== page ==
if I choose the constrant that ##c_{-k} = ac_{k}## with ##a## being a complex number I have the eigenvalue ##(1+a)##. But not sure if I'm allowed too do this? The eigenvalue doesn't vary like in the last case(which was obviously wrong) but I do use properties from the function I guess.

Incand said:
I was thinking if I take eigenfunctions of the form ##f\in P_n## with the added constraint that ##c_k+c_{-k}=0## I have the eigenvalue zero?
That sounds right. What would be a neat basis for the eigenspace with eigenvalue zero?

Incand said:
I also possibly see other eigenvalues For example
if I choose the constrant that ##c_{-k} = ac_{k}## with ##a## being a complex number I have the eigenvalue ##(1+a)##.
To see if this works, apply D to ##f(\theta)=e^{-ik\theta}+ae^{ik\theta}## and see what you get. Is it a complex scalar multiple of ##f(\theta)##?

Incand
andrewkirk said:
That sounds right. What would be a neat basis for the eigenspace with eigenvalue zero?
Perhaps ##\{e^{ik\theta}-e^{-ik\theta} \}_0^n ## that is the basis ##\{ 1, e^{i\theta}-e^{-i\theta}, \dots , e^{in\theta}-e^{-in\theta} \}##.
The basis vector aint orthogonal nor normalized but if one wants we could get there with Gram-Schmidts method.

andrewkirk said:
To see if this works, apply D to ##f(\theta)=e^{-ik\theta}+ae^{ik\theta}## and see what you get. Is it a complex scalar multiple of ##f(\theta)##?

##D\left( e^{-ik\theta}+ae^{ik\theta} \right) = e^{-ik\theta} + ae^{ik\theta} + e^{ik\theta} + e^{-ik\theta} = (1+a) \left(e^{-ik\theta}+e^{ik\theta} \right)##. Right this doesn't work since I should have a ##a## in there as well.

So instead let's look at the case when ##c_{-k} = c_{k}## we have
##D(e^{ik\theta}+ e^{-ik\theta}) =e^{ik\theta}+ e^{-ik\theta} + e^{-ik\theta}+ e^{ik\theta} = 2(e^{ik\theta}+ e^{-ik\theta})##. So we have the eigenvalue two for the eigenfunctions as a linear combination of ##\{e^{ik\theta}+e^{-ik\theta} \}_0^n##. I don't think there's actually any more eigenvalues.

## What is a self adjoint operator?

A self adjoint operator is a linear operator on a vector space that is equal to its own adjoint. This means that the operator and its adjoint have the same action on every vector in the vector space.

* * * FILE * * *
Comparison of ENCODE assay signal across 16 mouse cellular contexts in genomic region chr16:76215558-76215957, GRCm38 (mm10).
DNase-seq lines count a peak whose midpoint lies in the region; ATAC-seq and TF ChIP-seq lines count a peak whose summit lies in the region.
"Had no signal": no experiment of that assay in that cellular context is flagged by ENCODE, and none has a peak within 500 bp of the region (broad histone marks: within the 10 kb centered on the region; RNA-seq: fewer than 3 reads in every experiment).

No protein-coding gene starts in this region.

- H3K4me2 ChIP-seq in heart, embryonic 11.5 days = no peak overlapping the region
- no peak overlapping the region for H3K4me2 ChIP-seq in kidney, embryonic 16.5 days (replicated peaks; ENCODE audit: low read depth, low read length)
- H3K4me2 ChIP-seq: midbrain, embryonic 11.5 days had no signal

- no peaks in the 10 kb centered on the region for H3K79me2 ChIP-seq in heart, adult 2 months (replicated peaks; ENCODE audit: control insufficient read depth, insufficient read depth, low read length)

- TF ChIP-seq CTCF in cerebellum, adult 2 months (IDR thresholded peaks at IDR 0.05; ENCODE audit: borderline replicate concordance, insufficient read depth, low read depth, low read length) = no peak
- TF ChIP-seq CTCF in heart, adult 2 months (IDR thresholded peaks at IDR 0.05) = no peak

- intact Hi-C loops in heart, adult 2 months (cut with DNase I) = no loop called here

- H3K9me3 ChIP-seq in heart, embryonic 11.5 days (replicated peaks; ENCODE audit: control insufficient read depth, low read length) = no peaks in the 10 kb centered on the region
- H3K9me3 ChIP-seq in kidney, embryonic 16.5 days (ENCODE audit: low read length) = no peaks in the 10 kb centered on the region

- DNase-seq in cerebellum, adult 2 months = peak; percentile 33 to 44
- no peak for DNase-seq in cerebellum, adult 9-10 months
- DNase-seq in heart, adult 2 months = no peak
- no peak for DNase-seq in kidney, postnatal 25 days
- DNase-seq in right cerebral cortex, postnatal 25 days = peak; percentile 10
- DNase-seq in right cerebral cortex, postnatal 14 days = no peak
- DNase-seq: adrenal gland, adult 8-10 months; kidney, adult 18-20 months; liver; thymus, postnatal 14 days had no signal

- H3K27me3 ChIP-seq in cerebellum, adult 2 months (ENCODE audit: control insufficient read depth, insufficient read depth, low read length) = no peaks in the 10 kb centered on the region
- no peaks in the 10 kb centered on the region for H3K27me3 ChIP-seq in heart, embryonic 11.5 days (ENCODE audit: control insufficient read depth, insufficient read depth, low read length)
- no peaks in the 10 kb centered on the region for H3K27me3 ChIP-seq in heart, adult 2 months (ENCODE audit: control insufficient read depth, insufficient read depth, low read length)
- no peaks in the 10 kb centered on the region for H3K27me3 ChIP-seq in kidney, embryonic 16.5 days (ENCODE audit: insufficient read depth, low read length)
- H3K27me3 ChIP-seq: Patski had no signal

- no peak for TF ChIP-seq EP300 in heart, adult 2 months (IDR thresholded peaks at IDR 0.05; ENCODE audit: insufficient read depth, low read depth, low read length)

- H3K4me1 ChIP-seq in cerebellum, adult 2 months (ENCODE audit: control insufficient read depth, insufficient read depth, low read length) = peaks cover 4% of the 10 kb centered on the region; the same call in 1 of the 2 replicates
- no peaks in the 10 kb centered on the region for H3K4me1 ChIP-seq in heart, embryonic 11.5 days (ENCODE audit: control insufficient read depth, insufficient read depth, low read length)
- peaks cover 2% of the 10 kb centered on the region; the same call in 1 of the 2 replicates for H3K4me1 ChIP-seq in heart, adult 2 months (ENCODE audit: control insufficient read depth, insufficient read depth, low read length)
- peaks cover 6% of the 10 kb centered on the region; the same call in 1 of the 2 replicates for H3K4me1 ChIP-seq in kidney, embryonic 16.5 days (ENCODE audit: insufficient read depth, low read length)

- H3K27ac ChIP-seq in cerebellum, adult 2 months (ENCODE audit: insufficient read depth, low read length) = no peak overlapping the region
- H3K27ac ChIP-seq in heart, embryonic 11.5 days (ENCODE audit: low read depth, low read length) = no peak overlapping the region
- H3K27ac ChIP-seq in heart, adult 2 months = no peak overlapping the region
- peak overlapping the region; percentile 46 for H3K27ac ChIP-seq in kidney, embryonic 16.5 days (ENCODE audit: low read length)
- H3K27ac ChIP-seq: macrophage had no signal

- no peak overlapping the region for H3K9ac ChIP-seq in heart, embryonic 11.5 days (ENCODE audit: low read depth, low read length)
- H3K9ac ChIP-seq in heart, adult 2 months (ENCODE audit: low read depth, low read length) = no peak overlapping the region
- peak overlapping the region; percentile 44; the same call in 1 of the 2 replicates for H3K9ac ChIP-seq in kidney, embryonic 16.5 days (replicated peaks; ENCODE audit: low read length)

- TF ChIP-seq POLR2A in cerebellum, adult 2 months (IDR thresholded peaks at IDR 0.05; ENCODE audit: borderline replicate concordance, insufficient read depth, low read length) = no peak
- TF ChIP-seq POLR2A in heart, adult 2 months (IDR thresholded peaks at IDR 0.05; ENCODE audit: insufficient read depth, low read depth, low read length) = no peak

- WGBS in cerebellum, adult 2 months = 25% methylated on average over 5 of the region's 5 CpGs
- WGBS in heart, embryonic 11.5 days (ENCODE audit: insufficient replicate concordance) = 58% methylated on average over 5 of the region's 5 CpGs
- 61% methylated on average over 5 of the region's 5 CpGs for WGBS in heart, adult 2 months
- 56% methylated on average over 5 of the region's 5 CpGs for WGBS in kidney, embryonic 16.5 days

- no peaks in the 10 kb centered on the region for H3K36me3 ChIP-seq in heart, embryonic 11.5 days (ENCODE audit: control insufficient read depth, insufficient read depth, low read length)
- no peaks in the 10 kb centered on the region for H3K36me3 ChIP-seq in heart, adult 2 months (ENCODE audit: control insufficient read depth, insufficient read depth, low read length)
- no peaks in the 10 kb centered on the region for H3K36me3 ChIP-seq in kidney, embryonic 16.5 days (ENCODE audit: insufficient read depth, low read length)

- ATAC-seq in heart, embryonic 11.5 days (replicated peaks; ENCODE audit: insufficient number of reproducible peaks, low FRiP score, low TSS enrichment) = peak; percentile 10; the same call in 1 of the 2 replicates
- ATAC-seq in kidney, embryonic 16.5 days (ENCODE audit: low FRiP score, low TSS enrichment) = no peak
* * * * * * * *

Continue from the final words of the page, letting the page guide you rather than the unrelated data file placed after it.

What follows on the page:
## What are eigenfunctions and eigenvalues?

Eigenfunctions and eigenvalues are a pair of mathematical concepts that are closely related to each other. An eigenfunction is a function that, when acted upon by an operator, returns a scalar multiple of itself. The corresponding scalar multiple is known as the eigenvalue of that particular eigenfunction.

## What are the applications of self adjoint operators, eigenfunctions, and eigenvalues?

Self adjoint operators, eigenfunctions, and eigenvalues have many applications in mathematics and physics. They are particularly useful in quantum mechanics, where they are used to describe the behavior of physical systems and the properties of particles.

## What is the difference between self adjoint operators and Hermitian operators?

The terms self adjoint operator and Hermitian operator are often used interchangeably, but there is a subtle difference between them. A self adjoint operator is defined on a real vector space, while a Hermitian operator is defined on a complex vector space. However, in most cases, the properties and behavior of these operators are very similar.

## How do you find eigenfunctions and eigenvalues of a self adjoint operator?

The process of finding eigenfunctions and eigenvalues of a self adjoint operator involves solving a mathematical equation known as the eigenvalue equation. This equation involves the operator, the eigenfunction, and the eigenvalue, and can be solved using various mathematical methods such as diagonalization or spectral decomposition.

• Calculus and Beyond Homework Help
Replies
3
Views
818
• Calculus and Beyond Homework Help
Replies
3
Views
2K
• Calculus and Beyond Homework Help
Replies
3
Views
959
• Calculus and Beyond Homework Help
Replies
3
Views
640
• Calculus and Beyond Homework Help
Replies
1
Views
739
• Calculus and Beyond Homework Help
Replies
1
Views
729
• Calculus and Beyond Homework Help
Replies
1
Views
558
• Calculus and Beyond Homework Help
Replies
3
Views
678
• Calculus and Beyond Homework Help
Replies
5
Views
684
• Calculus and Beyond Homework Help
Replies
16
Views
823